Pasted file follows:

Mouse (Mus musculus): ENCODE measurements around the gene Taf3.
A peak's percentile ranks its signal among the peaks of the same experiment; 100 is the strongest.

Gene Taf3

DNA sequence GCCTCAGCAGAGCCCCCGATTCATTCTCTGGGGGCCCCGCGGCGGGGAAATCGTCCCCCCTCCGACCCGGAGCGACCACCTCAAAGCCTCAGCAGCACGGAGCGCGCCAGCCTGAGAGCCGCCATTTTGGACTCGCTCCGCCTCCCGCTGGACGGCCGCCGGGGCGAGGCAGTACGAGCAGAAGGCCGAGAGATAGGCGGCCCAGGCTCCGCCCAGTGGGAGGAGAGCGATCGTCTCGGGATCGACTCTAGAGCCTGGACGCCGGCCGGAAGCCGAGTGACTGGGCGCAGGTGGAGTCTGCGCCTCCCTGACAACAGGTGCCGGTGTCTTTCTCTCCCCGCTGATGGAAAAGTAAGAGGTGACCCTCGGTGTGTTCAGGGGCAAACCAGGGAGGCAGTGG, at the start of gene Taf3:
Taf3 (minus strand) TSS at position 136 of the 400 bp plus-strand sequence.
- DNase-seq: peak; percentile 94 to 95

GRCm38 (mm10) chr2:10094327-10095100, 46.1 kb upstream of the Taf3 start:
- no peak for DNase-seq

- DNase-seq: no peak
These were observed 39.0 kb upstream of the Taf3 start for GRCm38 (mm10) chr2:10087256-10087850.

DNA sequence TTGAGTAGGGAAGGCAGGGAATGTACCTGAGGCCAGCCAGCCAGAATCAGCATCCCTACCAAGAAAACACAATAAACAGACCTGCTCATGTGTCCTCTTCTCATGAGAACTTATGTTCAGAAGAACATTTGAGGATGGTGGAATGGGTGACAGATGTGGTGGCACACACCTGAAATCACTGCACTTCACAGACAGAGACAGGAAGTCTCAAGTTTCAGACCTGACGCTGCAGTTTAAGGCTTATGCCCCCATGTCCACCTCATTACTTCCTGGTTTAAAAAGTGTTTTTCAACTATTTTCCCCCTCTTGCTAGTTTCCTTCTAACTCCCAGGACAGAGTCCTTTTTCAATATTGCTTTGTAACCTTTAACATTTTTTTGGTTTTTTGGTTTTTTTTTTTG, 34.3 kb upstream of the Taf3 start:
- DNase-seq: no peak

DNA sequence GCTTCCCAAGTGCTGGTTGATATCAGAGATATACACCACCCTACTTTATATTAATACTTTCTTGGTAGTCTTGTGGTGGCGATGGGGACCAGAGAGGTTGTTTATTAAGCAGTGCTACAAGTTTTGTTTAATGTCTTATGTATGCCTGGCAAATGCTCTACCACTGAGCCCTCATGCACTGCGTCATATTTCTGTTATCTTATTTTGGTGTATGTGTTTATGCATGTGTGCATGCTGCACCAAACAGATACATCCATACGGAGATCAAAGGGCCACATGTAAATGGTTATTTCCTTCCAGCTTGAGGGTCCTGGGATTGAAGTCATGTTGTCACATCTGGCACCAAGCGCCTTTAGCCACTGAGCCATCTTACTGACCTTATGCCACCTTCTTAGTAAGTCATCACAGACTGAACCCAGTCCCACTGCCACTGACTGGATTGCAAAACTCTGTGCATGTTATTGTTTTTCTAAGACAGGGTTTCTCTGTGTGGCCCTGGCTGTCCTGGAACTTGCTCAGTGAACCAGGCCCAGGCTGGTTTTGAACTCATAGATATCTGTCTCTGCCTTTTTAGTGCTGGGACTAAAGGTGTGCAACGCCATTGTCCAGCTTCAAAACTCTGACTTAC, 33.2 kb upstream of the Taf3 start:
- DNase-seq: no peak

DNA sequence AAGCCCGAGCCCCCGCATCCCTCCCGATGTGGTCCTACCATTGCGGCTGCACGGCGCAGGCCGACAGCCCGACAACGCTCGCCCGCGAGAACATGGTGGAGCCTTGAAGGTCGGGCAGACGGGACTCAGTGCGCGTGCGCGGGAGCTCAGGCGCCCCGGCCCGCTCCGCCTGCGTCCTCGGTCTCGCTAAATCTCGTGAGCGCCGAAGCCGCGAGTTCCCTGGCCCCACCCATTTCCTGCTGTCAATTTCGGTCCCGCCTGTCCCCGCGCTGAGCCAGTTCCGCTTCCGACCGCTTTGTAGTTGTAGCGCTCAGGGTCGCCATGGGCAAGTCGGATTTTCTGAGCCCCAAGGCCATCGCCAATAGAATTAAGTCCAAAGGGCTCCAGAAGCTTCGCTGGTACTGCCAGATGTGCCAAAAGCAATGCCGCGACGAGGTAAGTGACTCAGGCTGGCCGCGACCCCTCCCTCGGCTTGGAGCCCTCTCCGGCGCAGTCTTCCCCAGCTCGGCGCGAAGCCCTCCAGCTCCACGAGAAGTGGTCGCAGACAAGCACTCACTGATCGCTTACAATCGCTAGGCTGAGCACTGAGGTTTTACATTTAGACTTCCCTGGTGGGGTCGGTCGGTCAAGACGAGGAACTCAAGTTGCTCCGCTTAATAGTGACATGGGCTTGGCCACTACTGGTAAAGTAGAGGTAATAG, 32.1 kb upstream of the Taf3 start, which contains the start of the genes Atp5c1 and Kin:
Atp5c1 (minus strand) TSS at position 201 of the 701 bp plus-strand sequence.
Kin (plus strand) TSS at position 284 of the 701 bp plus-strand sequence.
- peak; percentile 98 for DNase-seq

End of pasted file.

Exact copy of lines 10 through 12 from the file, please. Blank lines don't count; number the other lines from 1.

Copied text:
These were observed 39.0 kb upstream of the Taf3 start for GRCm38 (mm10) chr2:10087256-10087850.

DNA sequence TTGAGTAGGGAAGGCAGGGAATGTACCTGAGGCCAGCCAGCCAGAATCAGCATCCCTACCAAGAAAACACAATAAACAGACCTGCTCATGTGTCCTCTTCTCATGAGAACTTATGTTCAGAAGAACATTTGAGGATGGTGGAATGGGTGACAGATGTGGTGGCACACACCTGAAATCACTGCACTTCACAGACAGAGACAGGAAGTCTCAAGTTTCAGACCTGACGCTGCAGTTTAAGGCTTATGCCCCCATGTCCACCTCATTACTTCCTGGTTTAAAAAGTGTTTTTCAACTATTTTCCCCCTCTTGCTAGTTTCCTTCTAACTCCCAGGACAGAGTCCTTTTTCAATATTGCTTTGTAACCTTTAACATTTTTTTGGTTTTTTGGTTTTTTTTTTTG, 34.3 kb upstream of the Taf3 start:
- DNase-seq: no peak